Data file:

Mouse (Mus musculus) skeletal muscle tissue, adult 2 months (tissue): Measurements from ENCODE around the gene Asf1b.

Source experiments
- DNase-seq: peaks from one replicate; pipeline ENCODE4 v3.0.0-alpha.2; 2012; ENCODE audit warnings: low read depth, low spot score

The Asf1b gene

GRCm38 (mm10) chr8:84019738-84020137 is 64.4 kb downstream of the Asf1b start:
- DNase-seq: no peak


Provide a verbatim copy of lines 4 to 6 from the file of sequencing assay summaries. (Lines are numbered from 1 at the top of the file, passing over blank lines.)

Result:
The Asf1b gene

GRCm38 (mm10) chr8:84019738-84020137 is 64.4 kb downstream of the Asf1b start:
- DNase-seq: no peak